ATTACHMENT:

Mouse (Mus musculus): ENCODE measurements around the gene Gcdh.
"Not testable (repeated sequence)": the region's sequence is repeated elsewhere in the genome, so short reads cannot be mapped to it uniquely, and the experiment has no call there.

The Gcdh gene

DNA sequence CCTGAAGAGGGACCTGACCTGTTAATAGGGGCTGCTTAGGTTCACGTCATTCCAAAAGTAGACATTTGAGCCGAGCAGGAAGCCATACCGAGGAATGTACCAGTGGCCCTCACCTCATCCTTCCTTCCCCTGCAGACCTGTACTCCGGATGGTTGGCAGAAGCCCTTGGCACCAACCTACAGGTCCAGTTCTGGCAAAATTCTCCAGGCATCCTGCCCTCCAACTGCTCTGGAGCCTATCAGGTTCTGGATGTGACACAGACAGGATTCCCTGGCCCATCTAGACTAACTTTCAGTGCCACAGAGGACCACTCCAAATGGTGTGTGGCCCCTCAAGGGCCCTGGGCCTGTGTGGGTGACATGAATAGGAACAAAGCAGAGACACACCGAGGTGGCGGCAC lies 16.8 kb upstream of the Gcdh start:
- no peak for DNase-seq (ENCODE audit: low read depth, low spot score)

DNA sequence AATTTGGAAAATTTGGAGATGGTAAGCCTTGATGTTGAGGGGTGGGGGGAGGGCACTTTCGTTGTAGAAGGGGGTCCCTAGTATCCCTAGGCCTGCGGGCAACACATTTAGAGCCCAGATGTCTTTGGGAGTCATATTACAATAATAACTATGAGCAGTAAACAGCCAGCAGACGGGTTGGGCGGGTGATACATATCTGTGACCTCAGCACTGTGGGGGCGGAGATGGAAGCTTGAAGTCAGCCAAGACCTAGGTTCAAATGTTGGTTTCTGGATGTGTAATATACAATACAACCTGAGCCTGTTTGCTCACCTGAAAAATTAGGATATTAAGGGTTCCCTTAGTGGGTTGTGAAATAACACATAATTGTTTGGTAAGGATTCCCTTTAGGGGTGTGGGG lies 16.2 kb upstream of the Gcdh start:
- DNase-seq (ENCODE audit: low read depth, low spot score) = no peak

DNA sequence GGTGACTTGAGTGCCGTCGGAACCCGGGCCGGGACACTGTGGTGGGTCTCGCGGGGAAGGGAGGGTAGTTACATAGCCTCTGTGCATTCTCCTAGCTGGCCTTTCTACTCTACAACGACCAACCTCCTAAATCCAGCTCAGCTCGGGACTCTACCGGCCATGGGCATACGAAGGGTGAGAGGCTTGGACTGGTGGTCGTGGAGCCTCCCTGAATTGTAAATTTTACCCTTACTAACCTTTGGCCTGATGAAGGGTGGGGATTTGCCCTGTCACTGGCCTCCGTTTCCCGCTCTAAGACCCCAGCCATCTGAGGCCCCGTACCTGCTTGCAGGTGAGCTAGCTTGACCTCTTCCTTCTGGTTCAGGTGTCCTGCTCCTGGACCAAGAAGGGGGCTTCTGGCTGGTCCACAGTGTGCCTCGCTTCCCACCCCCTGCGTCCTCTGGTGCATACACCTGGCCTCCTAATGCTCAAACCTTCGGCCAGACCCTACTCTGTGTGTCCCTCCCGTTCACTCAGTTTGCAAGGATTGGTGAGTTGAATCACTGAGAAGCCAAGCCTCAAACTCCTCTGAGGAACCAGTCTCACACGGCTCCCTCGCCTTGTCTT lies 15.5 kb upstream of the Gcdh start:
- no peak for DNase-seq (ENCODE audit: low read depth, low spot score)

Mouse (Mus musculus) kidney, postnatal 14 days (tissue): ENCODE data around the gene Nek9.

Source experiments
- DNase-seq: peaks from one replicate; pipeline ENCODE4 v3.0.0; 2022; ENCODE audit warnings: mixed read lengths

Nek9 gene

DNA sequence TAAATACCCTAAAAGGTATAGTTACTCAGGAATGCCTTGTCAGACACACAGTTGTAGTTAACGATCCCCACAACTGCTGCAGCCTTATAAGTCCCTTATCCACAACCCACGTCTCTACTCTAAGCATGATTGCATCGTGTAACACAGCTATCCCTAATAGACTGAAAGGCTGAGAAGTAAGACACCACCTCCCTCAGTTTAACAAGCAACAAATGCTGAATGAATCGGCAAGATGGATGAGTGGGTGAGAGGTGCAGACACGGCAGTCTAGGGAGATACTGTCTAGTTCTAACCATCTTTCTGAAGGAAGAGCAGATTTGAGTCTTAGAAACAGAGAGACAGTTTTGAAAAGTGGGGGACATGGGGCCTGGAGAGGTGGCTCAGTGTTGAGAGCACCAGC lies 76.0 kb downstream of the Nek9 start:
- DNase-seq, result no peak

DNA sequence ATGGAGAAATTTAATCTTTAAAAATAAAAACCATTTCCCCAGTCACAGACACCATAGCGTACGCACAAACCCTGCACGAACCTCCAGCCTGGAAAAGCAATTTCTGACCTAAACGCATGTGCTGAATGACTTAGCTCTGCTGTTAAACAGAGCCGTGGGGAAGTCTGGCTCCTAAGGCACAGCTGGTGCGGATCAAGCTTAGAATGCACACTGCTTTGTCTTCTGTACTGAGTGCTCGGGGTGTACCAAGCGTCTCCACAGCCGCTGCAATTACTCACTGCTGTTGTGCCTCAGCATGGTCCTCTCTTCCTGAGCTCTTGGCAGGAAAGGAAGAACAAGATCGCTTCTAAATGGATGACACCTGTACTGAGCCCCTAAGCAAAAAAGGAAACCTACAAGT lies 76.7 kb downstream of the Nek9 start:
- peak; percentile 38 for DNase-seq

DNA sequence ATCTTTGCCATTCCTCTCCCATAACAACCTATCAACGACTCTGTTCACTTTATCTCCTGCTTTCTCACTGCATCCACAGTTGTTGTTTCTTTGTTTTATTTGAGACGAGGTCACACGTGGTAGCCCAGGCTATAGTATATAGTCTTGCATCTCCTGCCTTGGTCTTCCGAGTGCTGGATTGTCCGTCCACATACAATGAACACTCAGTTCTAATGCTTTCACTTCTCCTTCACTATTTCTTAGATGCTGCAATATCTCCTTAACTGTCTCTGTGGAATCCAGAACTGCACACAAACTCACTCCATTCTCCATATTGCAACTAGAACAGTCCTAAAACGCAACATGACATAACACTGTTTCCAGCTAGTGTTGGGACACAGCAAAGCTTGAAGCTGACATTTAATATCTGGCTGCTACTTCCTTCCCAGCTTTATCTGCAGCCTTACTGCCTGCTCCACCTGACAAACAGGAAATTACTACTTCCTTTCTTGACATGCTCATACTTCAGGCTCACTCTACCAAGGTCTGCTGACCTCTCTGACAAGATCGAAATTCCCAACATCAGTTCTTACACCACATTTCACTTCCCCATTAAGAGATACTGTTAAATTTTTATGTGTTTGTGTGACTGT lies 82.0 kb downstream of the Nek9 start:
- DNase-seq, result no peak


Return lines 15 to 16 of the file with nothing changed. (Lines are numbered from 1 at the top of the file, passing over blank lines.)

- DNase-seq, result no peak

DNA sequence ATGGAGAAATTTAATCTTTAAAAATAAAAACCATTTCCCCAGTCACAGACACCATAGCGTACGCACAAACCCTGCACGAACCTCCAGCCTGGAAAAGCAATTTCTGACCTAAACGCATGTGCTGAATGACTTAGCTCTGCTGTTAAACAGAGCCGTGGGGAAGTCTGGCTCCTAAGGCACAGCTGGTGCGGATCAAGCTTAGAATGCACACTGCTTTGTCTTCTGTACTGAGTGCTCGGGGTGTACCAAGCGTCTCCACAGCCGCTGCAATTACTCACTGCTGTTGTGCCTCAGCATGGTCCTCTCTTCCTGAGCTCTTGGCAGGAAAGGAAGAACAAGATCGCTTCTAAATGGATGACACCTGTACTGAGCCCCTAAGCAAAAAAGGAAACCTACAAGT lies 76.7 kb downstream of the Nek9 start: